ESPN insider Adam Schefter was on the cable network’s Sunday Night Countdown television program, and he made a comment that surprised me.

“Everybody expects after this season Drew Brees will retire,” Schefter said.

Brees, in his 20th year in the NFL at quarterback, has been a model of consistency for most of his career. Starting off in San Diego, and then moving to the New Orleans Saints in 2006, Brees has made the Saints a perennial playoff contender for 14 years.

With one Super Bowl ring on his finger, Brees ranks first in career passing yards in NFL history (80,358), second in passing touchdowns (571), and fifth in QB rating (98.7%).

If this indeed is his last run for the Super Bowl — the Saints play host to Tampa Bay in a division playoff game on Sunday — does he go down as one of the best signal callers in the game?

Brees absolutely deserves to be in that conversation.

Is he one of the best of the best? I’m not so quite convinced of that yet. Though stats speak volumes, other elements do come into play.

Consider Joe Montana, who easily ranks among the all-time greats. During his career with the 49ers, Montana won four Super Bowls, threw for 273 touchdowns and over 40,000 passing yards. The latter two fall well short of Brees’ numbers (with a longer career), but what brings Montana into this argument is that when the 49ers needed him to be at his best, he was. Montana’s nickname, “Joe Cool,” reflects his demeanor on the field, and it showed. He was able to win when it mattered most.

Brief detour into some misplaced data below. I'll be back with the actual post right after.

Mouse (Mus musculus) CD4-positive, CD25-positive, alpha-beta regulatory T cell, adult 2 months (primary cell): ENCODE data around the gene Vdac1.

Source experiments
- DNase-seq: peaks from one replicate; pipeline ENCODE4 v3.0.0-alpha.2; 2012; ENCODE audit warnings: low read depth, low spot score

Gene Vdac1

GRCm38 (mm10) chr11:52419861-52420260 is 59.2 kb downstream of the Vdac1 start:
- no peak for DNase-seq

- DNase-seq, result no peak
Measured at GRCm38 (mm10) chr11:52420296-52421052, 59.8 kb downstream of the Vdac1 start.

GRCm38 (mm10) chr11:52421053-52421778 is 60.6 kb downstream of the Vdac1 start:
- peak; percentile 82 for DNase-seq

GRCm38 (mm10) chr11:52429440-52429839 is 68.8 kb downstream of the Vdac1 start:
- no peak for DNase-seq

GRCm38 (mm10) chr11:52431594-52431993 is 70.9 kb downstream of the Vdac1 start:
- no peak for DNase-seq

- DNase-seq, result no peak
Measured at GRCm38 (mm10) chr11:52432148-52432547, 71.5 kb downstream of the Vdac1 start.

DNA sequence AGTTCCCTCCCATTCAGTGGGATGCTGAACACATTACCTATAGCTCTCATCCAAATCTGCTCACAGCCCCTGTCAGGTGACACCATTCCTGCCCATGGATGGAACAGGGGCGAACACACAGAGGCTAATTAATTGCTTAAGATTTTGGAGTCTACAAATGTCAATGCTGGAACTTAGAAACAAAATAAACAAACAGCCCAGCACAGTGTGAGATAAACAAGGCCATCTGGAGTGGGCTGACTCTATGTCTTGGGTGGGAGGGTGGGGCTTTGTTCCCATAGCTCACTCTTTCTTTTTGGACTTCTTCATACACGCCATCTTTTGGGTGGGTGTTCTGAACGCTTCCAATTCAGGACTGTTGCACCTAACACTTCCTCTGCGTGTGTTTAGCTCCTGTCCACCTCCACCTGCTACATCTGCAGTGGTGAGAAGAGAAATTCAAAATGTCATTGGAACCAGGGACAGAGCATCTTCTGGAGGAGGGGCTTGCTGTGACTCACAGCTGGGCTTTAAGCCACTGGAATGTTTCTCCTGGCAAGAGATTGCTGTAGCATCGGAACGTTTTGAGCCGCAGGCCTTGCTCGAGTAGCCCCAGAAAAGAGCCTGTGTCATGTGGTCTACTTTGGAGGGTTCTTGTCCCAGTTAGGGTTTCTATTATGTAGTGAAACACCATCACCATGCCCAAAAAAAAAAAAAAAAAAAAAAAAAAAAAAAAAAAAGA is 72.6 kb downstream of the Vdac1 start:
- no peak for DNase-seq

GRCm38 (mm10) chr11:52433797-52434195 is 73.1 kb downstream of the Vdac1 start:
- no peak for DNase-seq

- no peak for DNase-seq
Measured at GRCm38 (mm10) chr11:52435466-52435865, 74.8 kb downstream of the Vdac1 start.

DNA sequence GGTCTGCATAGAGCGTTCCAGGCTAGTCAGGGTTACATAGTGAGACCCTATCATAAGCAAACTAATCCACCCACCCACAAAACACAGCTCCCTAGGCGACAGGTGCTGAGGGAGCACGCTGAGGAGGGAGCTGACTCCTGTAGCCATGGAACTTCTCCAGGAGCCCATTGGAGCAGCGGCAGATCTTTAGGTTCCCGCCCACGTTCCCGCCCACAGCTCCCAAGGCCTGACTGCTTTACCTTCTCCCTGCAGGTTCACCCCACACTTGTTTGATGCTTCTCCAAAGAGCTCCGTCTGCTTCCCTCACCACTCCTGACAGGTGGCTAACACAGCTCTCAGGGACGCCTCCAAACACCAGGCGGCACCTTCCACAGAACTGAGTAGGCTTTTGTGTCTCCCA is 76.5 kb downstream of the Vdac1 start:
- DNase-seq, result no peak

Another quarterback who has a case for the top echelon in league history is Brett Favre. His durability is legendary. He started 297 games in a row. Favre racked up one Super Bowl ring, three MVPs, and 11 Pro Bowls during his 1992-2010 career. He also has the stats to back up the accolades, with more than 70,000 passing yards and 508 touchdown passes. To post high numbers, play most of your career and always be a contender for personal awards, it’s sensible to say that Favre is among the greats.

Lastly, the career that may never be repeated belongs to Tom Brady, who will match up against Brees in Sunday’s playoff game. Brady, a seventh-round draft pick, has a resumé that’s unsurpassed, with six Super Bowl wins, most by any quarterback, and four MVP awards. At 43 (Brees turned 42 on Jan. 15), Brady continues to play at a high level with Tampa Bay, and his career doesn’t look to have an end in sight. Brady seems destined to surpass Brees in both passing yards (Brady has 79,204) and he already has the lead in passing touchdowns with 581.

Regardless of whether Brees ends his career after this season, he will certainly don the golden jacket and be enshrined in the Hall of Fame at Canton, Ohio. Though he makes a solid argument to be considered one of the best, I can’t put him above Montana, Farve or Brady due to the different elements each brought.

But I can say confidently that Brees is just behind that trio on the all-time greatest list at quarterback.

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